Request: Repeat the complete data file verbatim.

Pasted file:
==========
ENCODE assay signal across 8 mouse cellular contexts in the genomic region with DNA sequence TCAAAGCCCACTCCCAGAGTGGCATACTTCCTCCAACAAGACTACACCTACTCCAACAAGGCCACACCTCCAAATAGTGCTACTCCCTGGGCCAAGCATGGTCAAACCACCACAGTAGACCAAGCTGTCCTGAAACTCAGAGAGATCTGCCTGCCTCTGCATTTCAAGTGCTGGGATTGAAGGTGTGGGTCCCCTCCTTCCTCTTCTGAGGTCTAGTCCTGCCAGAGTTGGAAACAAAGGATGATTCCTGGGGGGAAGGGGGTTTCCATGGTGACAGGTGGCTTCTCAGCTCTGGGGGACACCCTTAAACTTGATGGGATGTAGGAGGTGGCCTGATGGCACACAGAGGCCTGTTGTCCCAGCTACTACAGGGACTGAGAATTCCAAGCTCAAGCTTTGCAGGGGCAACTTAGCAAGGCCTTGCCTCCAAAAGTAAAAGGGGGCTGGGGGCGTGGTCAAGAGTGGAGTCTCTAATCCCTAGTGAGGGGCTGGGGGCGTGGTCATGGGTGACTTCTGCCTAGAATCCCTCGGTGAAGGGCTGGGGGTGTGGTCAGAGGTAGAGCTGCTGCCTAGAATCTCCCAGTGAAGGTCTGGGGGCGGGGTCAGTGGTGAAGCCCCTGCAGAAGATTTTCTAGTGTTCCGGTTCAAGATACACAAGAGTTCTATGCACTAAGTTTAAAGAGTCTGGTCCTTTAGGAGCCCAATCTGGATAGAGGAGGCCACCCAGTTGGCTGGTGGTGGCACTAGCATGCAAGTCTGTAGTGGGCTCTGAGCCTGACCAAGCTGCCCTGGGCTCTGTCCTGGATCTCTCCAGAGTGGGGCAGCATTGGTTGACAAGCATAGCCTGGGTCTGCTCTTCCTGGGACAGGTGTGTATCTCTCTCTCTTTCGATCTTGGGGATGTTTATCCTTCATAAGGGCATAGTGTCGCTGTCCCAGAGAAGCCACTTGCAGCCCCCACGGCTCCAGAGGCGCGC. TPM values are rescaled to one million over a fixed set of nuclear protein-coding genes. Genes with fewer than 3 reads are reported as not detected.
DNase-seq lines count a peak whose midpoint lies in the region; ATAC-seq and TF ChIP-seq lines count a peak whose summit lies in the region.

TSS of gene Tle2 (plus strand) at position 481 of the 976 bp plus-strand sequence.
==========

ENCODE assay signal across 8 mouse cellular contexts in the genomic region with DNA sequence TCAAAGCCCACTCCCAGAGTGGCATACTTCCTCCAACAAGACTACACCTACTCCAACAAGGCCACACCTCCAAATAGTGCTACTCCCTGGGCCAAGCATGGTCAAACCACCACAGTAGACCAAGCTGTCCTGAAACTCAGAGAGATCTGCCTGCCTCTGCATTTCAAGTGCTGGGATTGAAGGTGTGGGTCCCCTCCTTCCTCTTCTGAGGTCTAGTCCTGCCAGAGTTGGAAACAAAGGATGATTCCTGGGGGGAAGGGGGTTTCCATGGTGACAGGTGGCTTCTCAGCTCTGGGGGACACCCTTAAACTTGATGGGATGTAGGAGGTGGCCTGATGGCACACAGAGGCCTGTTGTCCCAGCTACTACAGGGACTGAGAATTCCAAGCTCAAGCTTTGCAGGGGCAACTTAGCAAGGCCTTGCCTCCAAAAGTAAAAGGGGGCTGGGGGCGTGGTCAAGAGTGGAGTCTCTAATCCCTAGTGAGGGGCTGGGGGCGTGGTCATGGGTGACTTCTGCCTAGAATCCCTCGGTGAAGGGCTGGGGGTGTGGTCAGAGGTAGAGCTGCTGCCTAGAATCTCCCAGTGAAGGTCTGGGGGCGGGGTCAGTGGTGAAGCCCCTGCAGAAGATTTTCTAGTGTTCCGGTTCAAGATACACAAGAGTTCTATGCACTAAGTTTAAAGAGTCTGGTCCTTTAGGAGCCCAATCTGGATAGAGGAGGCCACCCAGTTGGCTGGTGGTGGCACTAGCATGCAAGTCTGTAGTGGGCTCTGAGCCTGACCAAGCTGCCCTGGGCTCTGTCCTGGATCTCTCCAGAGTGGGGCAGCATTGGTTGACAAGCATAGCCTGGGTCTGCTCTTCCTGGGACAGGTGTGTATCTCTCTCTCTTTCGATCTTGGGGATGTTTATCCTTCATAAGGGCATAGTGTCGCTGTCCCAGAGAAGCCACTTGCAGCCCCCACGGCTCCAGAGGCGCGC. TPM values are rescaled to one million over a fixed set of nuclear protein-coding genes. Genes with fewer than 3 reads are reported as not detected.
DNase-seq lines count a peak whose midpoint lies in the region; ATAC-seq and TF ChIP-seq lines count a peak whose summit lies in the region.

TSS of gene Tle2 (plus strand) at position 481 of the 976 bp plus-strand sequence.